Hermaphrodite, 1–2 century AD, The Uffizi, Florence
Ever since the news broke about Bruce Jenner/Caitlyn, discussions about gender, sex changes, and intersex realities have filled my social media feeds. One chilling remark someone made was that the church may soon hit our Galileo moment. Indeed, some Christians are using funky hermeneutics to support easy answers—and these folks sound a lot like those who labeled heliocentric views as heretical.
For example, some quote Genesis’s beautiful words, “Male and female he made them” (Gen. 1:27). And this, they say, means that people are born either one or the other. Period.
Except Moses wrote that description about life in Eden. And today people are not always actually one or the other.
Our Lord himself insisted that sometimes bodies differentiate from what we might call the norm: “There are eunuchs who were born that way, and there are eunuchs who have been made eunuchs by others—and there are those who choose to live like eunuchs for the sake of the kingdom of heaven” (Matt. 19:12).
Remember that story about the Ethiopian eunuch? Upon reading Isaiah 53, he discovered that the prophesy about Messiah said He was not one who would reproduce. King of kings, Lord of lords, Eunuch of eunuchs! Once Philip told this eunuch the whole story about Christ, the eunuch wanted to be baptized on the spot. Know what’s interesting about him? The author of Scripture seems to go out of the away to avoid repeatedly calling him a “man” (Acts 8:26–40). Instead, three times where you or I might otherwise insert “the man” or “the woman,” Luke inserts “the eunuch.” What are we to make of this?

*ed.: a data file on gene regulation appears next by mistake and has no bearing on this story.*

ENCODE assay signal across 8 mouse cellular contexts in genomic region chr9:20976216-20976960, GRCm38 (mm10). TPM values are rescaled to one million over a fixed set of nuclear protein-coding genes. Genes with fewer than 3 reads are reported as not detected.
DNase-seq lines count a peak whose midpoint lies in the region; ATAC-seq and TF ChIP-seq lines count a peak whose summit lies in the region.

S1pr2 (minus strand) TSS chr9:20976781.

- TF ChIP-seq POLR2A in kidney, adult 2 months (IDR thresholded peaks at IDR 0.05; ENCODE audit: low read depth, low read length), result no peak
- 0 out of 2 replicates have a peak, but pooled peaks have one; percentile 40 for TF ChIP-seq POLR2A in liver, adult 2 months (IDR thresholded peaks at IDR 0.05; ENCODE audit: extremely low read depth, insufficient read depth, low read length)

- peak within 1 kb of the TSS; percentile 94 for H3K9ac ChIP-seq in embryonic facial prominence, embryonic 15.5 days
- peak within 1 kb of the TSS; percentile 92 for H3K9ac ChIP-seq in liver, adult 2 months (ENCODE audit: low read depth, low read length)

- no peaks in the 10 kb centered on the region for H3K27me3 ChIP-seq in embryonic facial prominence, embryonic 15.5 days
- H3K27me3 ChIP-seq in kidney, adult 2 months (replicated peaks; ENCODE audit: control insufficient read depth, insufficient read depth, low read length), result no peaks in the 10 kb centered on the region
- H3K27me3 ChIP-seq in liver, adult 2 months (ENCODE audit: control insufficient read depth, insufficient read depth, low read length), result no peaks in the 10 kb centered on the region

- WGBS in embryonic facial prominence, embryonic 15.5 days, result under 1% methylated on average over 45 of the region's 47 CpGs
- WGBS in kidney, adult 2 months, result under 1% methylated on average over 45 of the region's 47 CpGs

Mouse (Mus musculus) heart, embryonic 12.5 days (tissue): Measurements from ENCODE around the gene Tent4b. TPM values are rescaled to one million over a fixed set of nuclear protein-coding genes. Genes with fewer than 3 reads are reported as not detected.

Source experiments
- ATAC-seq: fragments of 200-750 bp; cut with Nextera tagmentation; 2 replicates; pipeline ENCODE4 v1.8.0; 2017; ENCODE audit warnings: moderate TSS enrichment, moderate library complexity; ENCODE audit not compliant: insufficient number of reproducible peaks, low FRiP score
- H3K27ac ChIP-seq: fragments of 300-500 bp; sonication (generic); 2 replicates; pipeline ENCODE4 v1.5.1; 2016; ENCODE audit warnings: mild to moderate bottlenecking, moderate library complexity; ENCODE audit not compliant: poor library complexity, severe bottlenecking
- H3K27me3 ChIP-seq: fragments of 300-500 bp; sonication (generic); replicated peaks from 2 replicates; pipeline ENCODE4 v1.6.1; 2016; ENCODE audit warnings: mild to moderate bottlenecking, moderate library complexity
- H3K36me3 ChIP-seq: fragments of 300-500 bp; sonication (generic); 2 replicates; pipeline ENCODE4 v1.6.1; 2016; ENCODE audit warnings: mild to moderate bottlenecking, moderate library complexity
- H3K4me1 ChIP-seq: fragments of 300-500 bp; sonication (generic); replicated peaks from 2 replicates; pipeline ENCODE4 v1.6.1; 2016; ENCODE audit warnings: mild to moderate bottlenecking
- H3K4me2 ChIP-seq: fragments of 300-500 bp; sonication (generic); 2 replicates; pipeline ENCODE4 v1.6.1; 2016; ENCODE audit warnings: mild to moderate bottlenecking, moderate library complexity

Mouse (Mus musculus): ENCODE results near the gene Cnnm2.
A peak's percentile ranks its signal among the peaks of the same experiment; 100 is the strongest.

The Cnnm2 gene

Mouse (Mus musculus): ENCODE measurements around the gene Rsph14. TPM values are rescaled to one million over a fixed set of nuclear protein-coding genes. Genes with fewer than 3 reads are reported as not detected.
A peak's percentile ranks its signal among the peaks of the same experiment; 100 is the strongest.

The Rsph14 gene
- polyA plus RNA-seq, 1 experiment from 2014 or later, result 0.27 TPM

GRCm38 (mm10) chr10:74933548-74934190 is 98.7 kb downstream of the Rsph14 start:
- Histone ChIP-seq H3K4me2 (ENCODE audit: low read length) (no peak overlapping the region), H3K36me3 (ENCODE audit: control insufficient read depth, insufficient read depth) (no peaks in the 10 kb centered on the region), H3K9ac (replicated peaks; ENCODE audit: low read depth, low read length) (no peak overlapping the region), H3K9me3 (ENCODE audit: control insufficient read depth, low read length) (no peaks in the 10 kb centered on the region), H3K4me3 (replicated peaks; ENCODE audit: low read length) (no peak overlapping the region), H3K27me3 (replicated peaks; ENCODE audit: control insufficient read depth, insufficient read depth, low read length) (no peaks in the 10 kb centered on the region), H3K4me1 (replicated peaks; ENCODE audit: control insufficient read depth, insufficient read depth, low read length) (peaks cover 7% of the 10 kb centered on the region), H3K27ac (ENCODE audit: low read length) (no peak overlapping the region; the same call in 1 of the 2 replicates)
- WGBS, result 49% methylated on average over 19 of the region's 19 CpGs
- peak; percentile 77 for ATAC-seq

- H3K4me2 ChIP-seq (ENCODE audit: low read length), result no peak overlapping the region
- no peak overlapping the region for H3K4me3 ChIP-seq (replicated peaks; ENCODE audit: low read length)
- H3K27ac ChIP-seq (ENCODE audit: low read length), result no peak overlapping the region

That we need some humility, perhaps?
In such a context, I recommend a book. Mark Yarhouse, an expert in sexual identity and therapy, challenges the church to rise above the political hostilities and listen to people’s stories. In Understanding Gender Dysphoria: Navigating Transgender Issues in a Changing Culture, Yarhouse offers a Christian perspective on transgender issues that eschews simplistic answers and appreciates the psychological and theological complexity. The result is a book that engages the latest research while remaining pastorally sensitive to the experiences of each person.
When I was at Calvin College in January for a worship conference, I saw posters announcing an upcoming seminar there that Dr. Yarhouse was doing on this topic. And that excellent content is also now available. I’ve included it below.
In the midst of a tense political climate, Yarhouse calls Christians to come alongside those on the margins and stand with them as they resolve their questions and concerns about gender identity. That is so much wiser, healthier, and sounder hermeneutically than slamming people with an easy-answer text.